Strong United States leadership alongside grassroots activism in Germany were key factors in the fall of the Berlin Wall, speakers said at an event in Gaston Hall on Nov. 6.
The event, titled “30 Years Later: Lessons from the Fall of the Berlin Wall,” featured three different panels of notable experts as well as introductory remarks from former Secretary of State James Baker. The panels focused on the events leading to the fall of the Berlin Wall, events that occurred on the day the wall was torn down and policy implications for the future.
After World War II, Germany was divided into four military occupation zones by the United States, the United Kingdom, France and the Soviet Union, with the eastern section occupied by the Soviets. From 1949 to 1961, about 2.5 million East Germans fled from East Germany to West Germany. In response to this mass immigration, East Germany erected the Berlin Wall in 1961 as a barrier to prevent skilled East German workers and intellectuals from leaving the region.
The fall of the Berlin Wall on Nov. 9, 1989 remains a remarkable event to this day because of its historical impact, according to Baker.
“I am confident that today’s lessons from the fall of the Berlin Wall will be an informative and useful examination of an historic event that led to the peaceful conclusion of the Cold War,” Baker said. “What happened three decades ago this week fundamentally changed the world.”
Panelists held varying views on the causes of the fall of the wall and the subsequent collapse of the Soviet Union, crediting the division’s end to domestic and foreign efforts.
President Ronald Reagan’s administration took a more hardline approach to American-Soviet relations compared to the previous George H.W. Bush administration, according to panelist Jeffrey Engel, founding director of the Center for Presidential History at Southern Methodist University. Reagan’s more aggressive rhetoric caused political leaders in the Soviet Union to become concerned, Engel said at the panel.
“Soviet policymakers heard Ronald Reagan, heard him talk about a crusade of fire, heard him talk about purging the world of communism, heard him talk about the communist state as being an evil empire and were genuinely worried that he meant what he said,” Engel said.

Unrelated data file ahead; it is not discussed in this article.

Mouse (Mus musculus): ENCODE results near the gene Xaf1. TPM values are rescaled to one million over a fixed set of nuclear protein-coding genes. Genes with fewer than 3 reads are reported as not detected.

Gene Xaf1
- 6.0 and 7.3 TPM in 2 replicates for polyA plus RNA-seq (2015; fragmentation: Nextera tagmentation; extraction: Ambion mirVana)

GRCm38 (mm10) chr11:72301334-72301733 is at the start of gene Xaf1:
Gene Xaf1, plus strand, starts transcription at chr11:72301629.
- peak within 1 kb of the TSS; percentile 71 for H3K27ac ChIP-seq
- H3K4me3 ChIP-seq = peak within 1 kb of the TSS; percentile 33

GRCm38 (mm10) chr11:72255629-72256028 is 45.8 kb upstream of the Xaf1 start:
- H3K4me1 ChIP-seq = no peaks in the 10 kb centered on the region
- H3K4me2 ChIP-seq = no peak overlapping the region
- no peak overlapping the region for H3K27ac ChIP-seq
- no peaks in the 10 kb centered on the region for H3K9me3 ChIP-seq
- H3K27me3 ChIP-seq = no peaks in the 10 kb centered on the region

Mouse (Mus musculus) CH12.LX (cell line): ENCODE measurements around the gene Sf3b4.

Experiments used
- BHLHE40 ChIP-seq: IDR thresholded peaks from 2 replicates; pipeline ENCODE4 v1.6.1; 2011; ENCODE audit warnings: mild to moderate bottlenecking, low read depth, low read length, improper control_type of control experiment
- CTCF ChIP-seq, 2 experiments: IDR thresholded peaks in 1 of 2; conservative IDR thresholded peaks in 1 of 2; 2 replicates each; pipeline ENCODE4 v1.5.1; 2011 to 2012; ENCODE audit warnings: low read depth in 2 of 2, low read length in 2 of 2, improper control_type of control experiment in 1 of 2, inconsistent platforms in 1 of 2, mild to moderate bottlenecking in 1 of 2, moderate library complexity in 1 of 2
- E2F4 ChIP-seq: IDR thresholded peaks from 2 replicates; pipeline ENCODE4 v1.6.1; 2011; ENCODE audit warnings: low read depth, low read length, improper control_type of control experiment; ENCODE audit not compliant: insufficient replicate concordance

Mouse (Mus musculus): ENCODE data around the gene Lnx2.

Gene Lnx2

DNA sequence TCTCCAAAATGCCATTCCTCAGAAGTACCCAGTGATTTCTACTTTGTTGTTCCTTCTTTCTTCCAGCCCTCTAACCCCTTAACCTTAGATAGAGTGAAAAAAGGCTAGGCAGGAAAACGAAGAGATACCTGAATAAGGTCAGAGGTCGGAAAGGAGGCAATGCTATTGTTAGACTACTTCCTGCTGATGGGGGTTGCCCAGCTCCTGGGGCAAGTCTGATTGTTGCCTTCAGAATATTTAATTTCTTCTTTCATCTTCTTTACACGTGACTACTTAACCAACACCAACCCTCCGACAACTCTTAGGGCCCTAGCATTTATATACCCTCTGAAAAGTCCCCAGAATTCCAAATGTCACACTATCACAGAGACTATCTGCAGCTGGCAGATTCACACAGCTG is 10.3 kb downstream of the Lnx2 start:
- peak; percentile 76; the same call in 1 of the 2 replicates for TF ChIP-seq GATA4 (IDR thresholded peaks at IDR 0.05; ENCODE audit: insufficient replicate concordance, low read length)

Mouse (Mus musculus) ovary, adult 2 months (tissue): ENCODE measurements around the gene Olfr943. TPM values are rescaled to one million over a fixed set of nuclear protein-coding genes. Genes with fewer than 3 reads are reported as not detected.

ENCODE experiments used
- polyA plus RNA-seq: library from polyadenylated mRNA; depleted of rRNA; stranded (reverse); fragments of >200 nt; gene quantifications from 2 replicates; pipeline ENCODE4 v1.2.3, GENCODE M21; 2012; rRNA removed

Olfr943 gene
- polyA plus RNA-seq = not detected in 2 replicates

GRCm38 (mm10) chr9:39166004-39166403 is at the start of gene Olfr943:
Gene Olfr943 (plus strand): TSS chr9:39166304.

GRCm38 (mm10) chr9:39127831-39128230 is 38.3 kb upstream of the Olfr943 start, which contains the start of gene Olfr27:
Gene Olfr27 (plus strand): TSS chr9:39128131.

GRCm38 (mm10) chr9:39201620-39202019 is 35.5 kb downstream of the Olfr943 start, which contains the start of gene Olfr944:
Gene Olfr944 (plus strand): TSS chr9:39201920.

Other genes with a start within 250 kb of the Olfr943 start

The United States played an important role in spreading liberal values to other parts of the world, according to Baker.
“Both President Reagan and President Bush realized that a large component of American strength was that we were the promoter and champion of a liberal world order,” Baker said.
In 1989, a series of revolutions in nearby European countries spurred East Germans to begin demonstrating for liberalizing reform. After weeks of sustained civil unrest, the East German government announced that citizens could begin visiting West Germany. Following the announcement, thousands of Germans gathered on both sides of the wall and guards at the wall opened the gate.
The grassroots action of individuals in East Germany and neighboring Soviet countries contributed to the fall of the wall, according to Baker.
“It was the indomitable spirit of those citizens of the captive nations that made possible our victory in the Cold War,” Baker said.
Both the Reagan and Bush administrations focused on developing strong relations with other foreign leaders and attempted to promote America’s interests and values around the world, and the current executive administration should do the same, according to Baker.
“The lessons that presidents Reagan and Bush provided during that critical window of history remain as pertinent today as they were back then,” Baker said. “As our nation continues to confront many daunting challenges, the foreign policies of Ronald Reagan and George H. W. Bush remain models that all American presidents would do well to follow.”
The event was part of the Georgetown University German department’s series of programming celebrating the 30th anniversary of the fall of the Berlin Wall from Nov. 4 to Nov. 9. Events include a weeklong poster exhibit in the Intercultural Center, student and faculty presentations and a “Tear Down This Wall!” cake party.
Ideologies transcend physical barriers, according to ambassador and former Under Secretary of State for Global Affairs Paula Dobriansky.
“The power of ideas can really make a difference, the moral narrative, the fact that fundamental human freedoms cannot be buried or blocked by any kind of wall or barrier,” Dobriansky said.